Atlantic flyway disturbance study
Understanding disturbance at a flyway scale.
Worldwide, shorebird populations are declining, with rapid declines reported for temperate breeding and coastal species . Habitats for shorebirds are being lost or degraded due to coastal alterations, including beach nourishment, inlet stabilization, sand mining, construction of dunes, groins, seawalls and revetments, and wrack removal, as well as potentially threatened by climate change through sea-level rise and changes in storminess. In addition, threats to shorebird habitats are further exacerbated by increased human use (e.g., beach recreationists, off-leash dogs, off-road vehicles) that can reduce the amount of coastal habitat that is functionally available to shorebirds.
Effectively managing the influence of human disturbance and other environmental variability on population demographic processes is a primary goal for natural resource managers. As a result, human disturbance has been recognized by the Atlantic Flyway Shorebird Initiative (AFSI; Threat 4.3; Strategy 2.3), shorebird researchers, and managers of important shorebird habitats as one of the most significant threats facing shorebirds during breeding, migration, and winter. Furthermore, it is a threat that is likely to increase over time as more people inhabit the coastal zone and habitat declines as a result of development and sea level rise. Balancing public access and the needs of shorebirds will be imperative moving forward, as management of human use has the potential to greatly affect shorebird use, distribution, and demography.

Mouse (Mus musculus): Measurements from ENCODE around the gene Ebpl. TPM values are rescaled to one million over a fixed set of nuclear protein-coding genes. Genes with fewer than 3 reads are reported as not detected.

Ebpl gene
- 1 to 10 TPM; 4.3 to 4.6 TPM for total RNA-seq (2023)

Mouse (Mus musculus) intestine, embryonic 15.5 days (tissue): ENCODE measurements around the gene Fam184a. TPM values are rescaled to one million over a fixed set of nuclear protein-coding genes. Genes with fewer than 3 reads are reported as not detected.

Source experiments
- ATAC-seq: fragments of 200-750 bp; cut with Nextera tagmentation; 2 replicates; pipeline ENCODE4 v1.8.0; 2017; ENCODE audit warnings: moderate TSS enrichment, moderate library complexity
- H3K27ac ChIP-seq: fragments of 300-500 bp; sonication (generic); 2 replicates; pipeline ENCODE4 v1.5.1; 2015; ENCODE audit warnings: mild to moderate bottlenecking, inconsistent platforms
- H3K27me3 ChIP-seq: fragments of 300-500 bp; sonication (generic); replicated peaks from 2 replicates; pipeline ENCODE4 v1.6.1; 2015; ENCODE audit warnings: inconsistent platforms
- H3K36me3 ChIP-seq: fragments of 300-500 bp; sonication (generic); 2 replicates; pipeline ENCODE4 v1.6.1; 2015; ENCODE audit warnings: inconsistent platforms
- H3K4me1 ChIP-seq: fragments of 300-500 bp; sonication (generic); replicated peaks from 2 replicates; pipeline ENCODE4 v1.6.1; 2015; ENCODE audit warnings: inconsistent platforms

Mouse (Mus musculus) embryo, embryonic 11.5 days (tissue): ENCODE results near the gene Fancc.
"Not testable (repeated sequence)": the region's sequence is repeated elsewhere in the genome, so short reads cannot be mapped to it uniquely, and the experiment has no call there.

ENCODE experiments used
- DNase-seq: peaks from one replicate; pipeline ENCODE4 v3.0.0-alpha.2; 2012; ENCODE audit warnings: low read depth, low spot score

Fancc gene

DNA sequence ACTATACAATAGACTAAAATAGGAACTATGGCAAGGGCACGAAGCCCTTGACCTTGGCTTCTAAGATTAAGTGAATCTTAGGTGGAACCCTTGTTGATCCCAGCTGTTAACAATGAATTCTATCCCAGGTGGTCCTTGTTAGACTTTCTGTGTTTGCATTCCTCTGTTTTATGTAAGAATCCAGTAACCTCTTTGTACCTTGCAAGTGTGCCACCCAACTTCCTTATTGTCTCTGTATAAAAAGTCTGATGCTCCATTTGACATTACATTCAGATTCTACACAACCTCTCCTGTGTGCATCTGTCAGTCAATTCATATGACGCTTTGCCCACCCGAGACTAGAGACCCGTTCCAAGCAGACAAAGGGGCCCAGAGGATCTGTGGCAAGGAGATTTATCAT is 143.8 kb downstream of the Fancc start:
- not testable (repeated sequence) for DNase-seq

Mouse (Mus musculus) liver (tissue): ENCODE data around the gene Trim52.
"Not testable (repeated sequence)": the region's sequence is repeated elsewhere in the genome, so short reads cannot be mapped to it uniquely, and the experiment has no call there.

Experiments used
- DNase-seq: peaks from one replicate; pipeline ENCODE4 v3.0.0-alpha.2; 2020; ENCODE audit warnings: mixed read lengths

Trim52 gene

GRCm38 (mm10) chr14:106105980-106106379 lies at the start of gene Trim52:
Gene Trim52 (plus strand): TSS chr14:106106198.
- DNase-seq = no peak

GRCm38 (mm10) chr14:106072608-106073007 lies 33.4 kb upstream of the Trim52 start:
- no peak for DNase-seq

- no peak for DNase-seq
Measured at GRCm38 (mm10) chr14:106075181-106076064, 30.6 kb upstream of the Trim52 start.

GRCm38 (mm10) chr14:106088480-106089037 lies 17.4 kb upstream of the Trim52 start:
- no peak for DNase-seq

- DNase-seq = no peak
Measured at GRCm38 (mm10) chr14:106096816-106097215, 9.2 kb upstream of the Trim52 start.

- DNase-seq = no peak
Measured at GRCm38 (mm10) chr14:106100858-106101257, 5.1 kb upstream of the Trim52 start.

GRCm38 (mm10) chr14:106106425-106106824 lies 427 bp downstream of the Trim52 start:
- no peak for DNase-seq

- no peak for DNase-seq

To assess the effects of human disturbance on five focal species (American Oystercatchers [Haematopus palliates], Piping Plovers [Charadrius melodus], Red Knots [Calidris canutus], Semipalmated Sandpipers [Calidris pusilla], and Wilson’s Plovers [Charadrius wilsonia]) throughout the annual cycle, we developed a standardized protocol to collect data on potential disturbance types, shorebird distribution and abundance, shorebird behavior, breeding productivity, and management activities. With Audubon partners, we collected data at sites along the Atlantic Flyway that support breeding and non-breeding focal species, have different types and levels of human disturbance, and employ various human disturbance management techniques.